Whether it is herbs, homeopathy
or vitamin and mineral supplements, more than a third
of cancer patients in Europe use alternative medicine.
Usage varies from less
than 15 percent of patients in Greece to nearly three-quarters
in Italy, according to the first Europe-wide study of
complementary and alternative therapies (CAM) published
in the Annals of Oncology.
"Irrespective of what
health professionals believe about CAM and how dismissive
they might be, our findings show that patients are using,
and will continue to use CAM," said Dr Alex Molassiotis,
of the University of Manchester School of Nursing, Midwifery
and Social Work, in England.
The survey of nearly
1,000 patients in 14 countries showed that alternative
therapy users tended to be young, educated women. It
was most popular in patients suffering from pancreatic,
liver, bone and brain cancers.
Herbs, homeopathy, medicinal
teas and vitamin and mineral supplements were the most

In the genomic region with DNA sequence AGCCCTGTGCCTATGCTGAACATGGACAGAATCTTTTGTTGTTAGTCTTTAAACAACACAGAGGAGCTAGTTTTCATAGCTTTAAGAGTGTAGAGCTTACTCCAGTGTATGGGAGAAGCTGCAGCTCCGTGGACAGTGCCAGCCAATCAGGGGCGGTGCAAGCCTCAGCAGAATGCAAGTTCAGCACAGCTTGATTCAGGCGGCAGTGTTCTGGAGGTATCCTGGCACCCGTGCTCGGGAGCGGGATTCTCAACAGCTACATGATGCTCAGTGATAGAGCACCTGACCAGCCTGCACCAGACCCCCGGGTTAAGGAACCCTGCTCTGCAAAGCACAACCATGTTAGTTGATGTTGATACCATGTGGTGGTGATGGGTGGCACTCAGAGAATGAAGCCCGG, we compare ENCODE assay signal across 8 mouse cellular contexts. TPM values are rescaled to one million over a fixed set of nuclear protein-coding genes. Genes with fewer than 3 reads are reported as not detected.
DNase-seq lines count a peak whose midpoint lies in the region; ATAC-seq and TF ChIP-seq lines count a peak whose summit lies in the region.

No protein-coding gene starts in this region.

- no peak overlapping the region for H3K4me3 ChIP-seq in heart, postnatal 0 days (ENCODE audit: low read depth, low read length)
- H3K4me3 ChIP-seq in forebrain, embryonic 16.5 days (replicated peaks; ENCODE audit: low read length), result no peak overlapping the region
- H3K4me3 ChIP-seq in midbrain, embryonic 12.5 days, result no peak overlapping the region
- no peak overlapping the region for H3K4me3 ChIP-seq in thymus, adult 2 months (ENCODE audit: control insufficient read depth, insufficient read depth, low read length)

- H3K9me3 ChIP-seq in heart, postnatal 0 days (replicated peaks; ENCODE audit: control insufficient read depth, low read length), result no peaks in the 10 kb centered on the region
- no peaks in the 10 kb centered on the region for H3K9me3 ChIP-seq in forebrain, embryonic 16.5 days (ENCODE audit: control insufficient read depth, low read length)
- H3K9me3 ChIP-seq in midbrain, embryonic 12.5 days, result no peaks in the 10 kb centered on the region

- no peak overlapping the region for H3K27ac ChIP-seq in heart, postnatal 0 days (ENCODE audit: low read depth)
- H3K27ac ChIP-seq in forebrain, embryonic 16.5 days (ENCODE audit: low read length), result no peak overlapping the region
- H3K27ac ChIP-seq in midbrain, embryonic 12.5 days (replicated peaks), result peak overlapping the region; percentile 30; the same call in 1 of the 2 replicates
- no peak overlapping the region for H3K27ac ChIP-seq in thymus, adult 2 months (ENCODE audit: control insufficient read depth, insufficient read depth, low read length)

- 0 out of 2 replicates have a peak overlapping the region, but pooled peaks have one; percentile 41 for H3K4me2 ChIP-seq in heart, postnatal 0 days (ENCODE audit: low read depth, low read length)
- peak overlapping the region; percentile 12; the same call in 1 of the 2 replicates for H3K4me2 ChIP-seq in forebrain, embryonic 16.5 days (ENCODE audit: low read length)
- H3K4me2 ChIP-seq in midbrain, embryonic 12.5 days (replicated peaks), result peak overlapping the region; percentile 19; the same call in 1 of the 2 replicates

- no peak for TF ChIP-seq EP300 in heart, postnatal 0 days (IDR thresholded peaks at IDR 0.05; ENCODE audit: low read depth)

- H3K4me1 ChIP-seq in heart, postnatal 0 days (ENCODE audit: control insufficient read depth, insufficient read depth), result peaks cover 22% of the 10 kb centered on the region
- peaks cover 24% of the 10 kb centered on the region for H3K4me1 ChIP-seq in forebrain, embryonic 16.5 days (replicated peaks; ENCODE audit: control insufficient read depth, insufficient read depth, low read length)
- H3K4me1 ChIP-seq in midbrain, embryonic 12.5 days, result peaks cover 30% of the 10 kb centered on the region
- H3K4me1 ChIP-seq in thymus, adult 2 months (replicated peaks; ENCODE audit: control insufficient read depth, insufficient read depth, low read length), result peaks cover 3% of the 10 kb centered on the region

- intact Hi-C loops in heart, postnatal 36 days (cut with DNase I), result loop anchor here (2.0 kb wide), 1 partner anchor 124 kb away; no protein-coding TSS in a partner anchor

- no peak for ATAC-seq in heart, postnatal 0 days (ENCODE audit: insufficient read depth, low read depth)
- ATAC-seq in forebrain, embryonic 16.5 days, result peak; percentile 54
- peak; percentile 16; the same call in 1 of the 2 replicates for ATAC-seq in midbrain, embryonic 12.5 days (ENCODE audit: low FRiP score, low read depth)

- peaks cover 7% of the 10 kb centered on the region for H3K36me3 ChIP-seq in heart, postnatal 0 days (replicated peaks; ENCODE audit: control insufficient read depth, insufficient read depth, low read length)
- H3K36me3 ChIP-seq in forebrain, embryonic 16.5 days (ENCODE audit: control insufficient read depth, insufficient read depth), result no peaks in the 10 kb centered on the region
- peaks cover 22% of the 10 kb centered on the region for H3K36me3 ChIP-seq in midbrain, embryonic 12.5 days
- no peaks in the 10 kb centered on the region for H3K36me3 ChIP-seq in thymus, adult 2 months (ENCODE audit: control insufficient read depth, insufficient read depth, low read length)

common of the 58 CAM treatments mentioned in the survey.
Patients in Israel, Denmark, Italy, Spain, Greece and
Iceland also used spiritual therapies.
Cancer sufferers used
the therapies for an average of 27 months to improve
their physical and emotional well being and to increase
their ability to fight the illness.
Patients were generally
satisfied with the treatments. Only 3 percent thought
it was useless.
"Although CAM use in
Europe in lower than in the U.S. according to North
American surveys, our study indicates that the average
... use in Europe has increased since a review of 29
studies was published in 1998," said Molassiotis.
"Since it appears that
CAM is here to stay, the European Union needs to consider
broader policies, common laws and rationalization of
available legislation," he added.